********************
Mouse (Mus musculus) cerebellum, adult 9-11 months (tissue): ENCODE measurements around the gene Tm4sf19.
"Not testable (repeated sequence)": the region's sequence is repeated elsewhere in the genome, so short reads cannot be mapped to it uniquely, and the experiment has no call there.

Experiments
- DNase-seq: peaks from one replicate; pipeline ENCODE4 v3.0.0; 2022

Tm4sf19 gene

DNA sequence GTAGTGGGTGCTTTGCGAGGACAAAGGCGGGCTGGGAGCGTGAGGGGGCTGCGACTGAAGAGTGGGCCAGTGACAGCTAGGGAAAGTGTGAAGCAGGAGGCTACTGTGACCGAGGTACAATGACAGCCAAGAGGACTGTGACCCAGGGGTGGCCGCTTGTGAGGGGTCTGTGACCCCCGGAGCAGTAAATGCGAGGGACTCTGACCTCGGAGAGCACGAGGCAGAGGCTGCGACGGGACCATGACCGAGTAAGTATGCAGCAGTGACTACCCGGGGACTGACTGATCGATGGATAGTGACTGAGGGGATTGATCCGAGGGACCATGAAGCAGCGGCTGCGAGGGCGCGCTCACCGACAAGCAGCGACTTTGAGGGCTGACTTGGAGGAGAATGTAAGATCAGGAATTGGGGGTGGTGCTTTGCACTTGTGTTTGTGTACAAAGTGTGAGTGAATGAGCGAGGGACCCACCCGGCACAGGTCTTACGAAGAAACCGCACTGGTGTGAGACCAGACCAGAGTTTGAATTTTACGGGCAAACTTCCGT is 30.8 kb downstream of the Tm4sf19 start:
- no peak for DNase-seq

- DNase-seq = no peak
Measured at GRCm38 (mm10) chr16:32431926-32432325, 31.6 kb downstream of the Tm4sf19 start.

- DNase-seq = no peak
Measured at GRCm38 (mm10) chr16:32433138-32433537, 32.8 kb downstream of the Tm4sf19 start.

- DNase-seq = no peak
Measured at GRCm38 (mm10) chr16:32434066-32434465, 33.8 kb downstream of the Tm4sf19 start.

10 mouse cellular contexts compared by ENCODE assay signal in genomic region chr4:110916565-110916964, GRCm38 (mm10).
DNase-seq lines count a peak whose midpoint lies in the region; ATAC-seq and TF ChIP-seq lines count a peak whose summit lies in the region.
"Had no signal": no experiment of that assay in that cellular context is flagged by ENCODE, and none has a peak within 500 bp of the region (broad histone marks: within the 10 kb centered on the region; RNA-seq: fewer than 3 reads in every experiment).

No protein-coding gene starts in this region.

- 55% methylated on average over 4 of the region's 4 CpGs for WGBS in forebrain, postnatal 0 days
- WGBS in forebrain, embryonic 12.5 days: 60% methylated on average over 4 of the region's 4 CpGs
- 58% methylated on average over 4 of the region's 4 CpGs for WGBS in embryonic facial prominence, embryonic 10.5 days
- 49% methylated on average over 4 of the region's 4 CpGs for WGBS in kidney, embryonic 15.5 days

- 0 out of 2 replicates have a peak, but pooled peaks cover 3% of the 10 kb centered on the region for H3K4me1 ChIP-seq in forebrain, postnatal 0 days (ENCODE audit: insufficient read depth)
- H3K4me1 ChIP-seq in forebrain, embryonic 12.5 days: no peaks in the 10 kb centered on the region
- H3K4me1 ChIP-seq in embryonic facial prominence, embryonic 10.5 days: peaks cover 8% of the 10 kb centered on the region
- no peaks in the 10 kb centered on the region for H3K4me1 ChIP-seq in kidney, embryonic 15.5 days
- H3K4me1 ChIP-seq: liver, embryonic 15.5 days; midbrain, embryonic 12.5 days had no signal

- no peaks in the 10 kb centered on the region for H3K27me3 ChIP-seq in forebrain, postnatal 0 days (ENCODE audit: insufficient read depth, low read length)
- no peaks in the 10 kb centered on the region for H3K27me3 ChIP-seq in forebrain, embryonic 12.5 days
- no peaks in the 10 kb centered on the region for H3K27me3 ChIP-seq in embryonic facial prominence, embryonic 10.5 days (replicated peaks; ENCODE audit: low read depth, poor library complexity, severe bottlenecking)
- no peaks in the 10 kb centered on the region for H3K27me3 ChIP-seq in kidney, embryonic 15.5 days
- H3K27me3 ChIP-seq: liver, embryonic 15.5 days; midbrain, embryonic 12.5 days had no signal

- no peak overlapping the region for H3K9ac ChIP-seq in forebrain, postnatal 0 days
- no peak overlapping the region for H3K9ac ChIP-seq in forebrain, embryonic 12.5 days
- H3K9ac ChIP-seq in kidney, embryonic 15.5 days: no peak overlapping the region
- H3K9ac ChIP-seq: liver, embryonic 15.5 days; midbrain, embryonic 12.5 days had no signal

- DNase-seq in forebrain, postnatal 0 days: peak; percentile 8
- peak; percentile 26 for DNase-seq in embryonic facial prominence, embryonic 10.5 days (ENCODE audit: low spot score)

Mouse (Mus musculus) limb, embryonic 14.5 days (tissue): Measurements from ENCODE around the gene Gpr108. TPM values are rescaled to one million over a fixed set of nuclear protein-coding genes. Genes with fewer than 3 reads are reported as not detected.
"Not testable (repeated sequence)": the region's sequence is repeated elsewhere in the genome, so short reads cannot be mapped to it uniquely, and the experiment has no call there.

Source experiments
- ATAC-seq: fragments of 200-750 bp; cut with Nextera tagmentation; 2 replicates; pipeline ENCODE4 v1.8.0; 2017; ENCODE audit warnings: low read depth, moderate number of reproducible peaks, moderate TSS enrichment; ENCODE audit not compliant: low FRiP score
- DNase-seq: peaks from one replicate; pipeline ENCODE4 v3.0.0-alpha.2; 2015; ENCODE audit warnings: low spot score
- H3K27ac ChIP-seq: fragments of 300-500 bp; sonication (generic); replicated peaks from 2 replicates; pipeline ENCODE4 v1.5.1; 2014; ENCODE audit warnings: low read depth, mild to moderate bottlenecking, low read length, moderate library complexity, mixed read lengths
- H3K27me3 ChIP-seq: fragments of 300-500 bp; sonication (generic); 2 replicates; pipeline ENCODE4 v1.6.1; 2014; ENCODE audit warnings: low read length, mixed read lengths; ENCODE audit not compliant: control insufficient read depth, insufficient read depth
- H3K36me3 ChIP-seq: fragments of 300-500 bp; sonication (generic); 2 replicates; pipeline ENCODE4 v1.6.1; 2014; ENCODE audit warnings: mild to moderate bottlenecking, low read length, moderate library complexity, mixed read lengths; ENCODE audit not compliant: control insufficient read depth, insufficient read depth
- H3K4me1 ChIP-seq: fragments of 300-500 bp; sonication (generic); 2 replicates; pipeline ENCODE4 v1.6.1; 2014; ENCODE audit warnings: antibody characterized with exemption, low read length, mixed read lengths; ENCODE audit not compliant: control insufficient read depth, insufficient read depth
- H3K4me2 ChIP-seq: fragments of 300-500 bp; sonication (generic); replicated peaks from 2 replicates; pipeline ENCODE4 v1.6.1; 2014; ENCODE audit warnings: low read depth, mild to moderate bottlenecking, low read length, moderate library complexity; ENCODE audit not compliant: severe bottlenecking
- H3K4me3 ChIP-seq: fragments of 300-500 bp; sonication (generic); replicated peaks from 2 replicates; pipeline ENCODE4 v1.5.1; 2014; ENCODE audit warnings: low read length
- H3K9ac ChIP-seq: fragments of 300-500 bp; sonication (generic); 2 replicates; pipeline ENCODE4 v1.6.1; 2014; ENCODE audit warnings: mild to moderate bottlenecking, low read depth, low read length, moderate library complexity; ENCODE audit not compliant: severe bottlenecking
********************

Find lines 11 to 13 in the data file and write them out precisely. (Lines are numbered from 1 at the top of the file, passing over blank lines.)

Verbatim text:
Measured at GRCm38 (mm10) chr16:32433138-32433537, 32.8 kb downstream of the Tm4sf19 start.

- DNase-seq = no peak
Measured at GRCm38 (mm10) chr16:32434066-32434465, 33.8 kb downstream of the Tm4sf19 start.